A recovery procedure is just a plan, unless it is tested. It is imperative that the disk image is periodically restored onto a computer to see if it will function as predicted. This procedure will ensure that the image is current, valid and works on replacement hardware. Testing the recovery procedure also ensures there are no missing steps, such as not having a required cable or boot disk.
This last point is far more than academic. Changes in computer hardware are rapid, with complete architectural shifts every five years. Operating systems evolve to adapt to these changes, yet it is not uncommon for an HMI system to be in place for ten years or more. This misalignment can cause issues after catastrophic failure. Despite appearing the same, replacement hardware may have an entirely different underlying architecture, making the backup disk image incompatible with the new hardware.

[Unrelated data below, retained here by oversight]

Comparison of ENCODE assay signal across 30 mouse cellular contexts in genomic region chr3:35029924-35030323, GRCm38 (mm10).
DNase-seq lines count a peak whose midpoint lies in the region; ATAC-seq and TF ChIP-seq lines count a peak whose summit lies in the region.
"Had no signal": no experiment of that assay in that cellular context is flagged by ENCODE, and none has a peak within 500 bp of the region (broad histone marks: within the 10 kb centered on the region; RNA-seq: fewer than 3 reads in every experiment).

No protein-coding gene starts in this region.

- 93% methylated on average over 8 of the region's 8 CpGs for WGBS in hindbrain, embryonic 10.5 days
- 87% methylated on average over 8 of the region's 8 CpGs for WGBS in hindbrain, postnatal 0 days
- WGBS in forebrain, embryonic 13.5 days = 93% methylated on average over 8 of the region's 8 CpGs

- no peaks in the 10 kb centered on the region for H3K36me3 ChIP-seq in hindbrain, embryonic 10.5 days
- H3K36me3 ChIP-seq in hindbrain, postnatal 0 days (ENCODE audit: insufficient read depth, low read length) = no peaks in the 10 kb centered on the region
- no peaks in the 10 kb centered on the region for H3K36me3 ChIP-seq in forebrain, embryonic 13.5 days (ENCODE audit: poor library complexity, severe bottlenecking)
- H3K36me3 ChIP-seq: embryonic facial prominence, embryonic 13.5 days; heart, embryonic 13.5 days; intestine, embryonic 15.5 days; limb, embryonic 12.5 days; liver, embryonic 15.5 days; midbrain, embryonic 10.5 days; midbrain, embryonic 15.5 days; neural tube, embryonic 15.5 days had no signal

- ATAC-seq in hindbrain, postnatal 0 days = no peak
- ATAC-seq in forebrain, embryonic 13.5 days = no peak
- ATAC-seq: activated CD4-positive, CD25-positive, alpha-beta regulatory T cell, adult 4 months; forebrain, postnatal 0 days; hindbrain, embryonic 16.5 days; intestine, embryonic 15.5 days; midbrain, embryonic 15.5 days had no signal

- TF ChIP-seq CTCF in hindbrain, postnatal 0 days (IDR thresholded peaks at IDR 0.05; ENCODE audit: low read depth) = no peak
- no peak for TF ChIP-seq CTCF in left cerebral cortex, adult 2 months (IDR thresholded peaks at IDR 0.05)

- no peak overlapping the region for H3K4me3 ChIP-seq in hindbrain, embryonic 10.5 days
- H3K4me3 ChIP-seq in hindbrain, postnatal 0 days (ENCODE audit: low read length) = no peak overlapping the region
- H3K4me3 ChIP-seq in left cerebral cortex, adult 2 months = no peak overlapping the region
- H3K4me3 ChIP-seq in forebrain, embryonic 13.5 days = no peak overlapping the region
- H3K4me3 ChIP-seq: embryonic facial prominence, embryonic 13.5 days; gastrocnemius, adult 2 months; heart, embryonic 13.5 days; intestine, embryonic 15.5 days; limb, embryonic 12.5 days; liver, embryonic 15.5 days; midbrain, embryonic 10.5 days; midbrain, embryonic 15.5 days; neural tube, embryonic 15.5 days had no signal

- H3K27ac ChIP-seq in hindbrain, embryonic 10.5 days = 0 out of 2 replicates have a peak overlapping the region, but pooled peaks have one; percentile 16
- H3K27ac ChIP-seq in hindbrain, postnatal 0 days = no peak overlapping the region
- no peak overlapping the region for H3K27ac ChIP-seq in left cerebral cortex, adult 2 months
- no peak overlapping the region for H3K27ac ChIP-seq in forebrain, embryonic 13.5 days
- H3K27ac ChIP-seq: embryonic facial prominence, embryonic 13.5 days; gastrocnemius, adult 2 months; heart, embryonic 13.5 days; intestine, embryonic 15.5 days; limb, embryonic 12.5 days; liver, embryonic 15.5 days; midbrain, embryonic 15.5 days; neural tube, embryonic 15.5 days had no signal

Speak with a third-party automation solutions provider or systems integrator. It is helpful to have an external partner to review and look at your backup and recovery plan and procedures. Integrators deal with many systems and can apply best practices to your process. In fact, it may prove easier to outsource the backup and recovery testing. Your staff is busy, and this essential step doesn’t always rate as high in necessity as it should. Having an integrator that focuses on this specific task could be money well spent.
In most cases, it is not a matter of if but when a system will need to be fully recovered. Just remember, a good backup and recovery plan includes more than just backing up the HMI configuration files, and you should always test your backup systems. Knowing the issues ahead of time and planning and testing for the recovery will create a backup that you CAN bet your job on.